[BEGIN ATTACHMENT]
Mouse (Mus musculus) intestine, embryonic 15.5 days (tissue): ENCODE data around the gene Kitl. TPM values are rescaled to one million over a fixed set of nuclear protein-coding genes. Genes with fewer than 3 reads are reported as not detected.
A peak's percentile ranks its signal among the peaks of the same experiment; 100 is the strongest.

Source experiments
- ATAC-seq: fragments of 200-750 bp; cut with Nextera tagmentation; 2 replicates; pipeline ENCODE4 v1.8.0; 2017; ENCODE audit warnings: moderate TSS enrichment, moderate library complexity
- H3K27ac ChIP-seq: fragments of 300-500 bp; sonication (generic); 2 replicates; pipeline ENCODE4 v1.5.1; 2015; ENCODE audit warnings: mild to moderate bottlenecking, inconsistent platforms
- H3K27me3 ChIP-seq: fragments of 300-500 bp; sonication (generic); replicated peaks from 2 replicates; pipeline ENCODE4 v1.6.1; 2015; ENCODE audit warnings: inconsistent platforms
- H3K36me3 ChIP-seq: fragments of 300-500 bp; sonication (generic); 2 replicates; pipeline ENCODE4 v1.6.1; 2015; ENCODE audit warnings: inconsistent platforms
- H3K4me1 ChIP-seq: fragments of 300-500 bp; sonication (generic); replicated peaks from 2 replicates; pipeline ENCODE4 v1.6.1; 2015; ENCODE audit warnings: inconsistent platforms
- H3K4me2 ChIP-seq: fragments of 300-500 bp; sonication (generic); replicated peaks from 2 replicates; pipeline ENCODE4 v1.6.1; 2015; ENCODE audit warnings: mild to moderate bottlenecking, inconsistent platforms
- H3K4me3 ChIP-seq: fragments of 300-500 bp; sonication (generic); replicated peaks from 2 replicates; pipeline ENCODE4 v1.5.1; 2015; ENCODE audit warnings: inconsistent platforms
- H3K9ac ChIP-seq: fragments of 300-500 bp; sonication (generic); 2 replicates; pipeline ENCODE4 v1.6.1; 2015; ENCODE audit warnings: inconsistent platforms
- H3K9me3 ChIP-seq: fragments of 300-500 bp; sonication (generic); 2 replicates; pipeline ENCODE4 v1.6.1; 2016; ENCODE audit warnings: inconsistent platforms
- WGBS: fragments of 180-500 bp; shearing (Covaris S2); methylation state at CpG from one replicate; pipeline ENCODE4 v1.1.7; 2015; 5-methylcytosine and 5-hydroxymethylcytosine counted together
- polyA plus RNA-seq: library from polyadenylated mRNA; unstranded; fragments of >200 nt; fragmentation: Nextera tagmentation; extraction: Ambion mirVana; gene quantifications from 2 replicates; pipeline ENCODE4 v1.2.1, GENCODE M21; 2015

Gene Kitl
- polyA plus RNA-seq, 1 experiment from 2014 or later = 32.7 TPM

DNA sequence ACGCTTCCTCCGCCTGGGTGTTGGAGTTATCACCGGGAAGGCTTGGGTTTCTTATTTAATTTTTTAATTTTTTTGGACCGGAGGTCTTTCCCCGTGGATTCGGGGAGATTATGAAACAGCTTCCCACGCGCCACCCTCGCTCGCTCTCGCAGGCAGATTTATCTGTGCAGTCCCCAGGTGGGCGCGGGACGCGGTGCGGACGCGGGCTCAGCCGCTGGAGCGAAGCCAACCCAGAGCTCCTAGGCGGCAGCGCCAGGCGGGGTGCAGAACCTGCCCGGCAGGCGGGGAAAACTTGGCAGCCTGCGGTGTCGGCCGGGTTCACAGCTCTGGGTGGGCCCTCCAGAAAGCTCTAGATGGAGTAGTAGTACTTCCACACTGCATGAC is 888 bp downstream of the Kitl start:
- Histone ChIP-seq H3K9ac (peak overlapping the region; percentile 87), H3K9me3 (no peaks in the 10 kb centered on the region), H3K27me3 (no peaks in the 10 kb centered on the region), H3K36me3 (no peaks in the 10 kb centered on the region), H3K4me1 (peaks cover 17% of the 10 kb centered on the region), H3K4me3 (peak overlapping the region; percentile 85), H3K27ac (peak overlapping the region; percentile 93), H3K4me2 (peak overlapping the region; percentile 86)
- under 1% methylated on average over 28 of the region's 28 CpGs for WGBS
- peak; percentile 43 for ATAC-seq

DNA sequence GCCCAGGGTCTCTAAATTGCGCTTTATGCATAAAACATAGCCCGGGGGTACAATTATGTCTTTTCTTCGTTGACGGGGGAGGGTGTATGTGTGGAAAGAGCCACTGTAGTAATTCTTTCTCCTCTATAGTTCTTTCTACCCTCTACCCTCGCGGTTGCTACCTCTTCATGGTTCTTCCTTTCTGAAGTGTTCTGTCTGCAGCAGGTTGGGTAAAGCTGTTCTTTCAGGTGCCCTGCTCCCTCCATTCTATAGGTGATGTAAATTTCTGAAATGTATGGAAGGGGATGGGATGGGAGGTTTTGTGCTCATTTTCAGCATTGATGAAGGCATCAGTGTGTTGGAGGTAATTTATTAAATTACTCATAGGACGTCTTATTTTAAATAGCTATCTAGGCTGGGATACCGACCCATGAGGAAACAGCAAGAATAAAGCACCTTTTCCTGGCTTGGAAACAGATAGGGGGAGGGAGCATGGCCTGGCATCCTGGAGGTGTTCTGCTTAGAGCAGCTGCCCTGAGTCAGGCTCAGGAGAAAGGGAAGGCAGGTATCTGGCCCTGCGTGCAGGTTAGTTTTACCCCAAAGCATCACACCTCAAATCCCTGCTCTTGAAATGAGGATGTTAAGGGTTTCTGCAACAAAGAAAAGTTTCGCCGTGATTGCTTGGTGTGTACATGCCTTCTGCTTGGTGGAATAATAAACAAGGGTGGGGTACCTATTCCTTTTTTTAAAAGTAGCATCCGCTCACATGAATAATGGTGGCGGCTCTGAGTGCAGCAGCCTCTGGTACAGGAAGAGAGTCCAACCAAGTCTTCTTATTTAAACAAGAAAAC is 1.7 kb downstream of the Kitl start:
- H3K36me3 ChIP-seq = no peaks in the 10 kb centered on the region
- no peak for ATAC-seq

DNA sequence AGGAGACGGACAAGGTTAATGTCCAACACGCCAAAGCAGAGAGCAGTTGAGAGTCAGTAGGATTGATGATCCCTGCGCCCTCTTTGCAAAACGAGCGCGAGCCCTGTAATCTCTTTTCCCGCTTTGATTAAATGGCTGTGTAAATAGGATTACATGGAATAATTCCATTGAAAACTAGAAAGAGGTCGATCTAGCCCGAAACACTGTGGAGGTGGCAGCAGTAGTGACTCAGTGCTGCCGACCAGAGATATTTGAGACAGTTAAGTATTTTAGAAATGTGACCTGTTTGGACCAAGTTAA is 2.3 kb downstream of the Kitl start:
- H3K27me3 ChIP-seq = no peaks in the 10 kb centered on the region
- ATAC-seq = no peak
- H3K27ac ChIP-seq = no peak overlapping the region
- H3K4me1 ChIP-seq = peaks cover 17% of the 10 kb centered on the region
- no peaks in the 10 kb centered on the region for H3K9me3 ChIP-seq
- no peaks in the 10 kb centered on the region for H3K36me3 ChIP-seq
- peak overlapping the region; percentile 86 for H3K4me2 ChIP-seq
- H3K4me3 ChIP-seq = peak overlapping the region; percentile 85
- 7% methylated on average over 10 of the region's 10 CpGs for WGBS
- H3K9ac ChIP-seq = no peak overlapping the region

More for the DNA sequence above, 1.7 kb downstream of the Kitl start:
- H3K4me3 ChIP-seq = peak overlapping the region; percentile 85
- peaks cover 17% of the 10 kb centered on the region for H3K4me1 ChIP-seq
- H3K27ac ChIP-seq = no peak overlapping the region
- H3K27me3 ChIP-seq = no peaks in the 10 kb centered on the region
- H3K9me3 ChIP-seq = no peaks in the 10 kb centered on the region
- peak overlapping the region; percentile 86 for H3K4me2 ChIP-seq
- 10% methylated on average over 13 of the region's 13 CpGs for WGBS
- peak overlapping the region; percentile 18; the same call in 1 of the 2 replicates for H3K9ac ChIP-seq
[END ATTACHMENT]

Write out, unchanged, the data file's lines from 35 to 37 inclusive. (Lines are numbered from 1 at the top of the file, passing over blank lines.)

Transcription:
More for the DNA sequence above, 1.7 kb downstream of the Kitl start:
- H3K4me3 ChIP-seq = peak overlapping the region; percentile 85
- peaks cover 17% of the 10 kb centered on the region for H3K4me1 ChIP-seq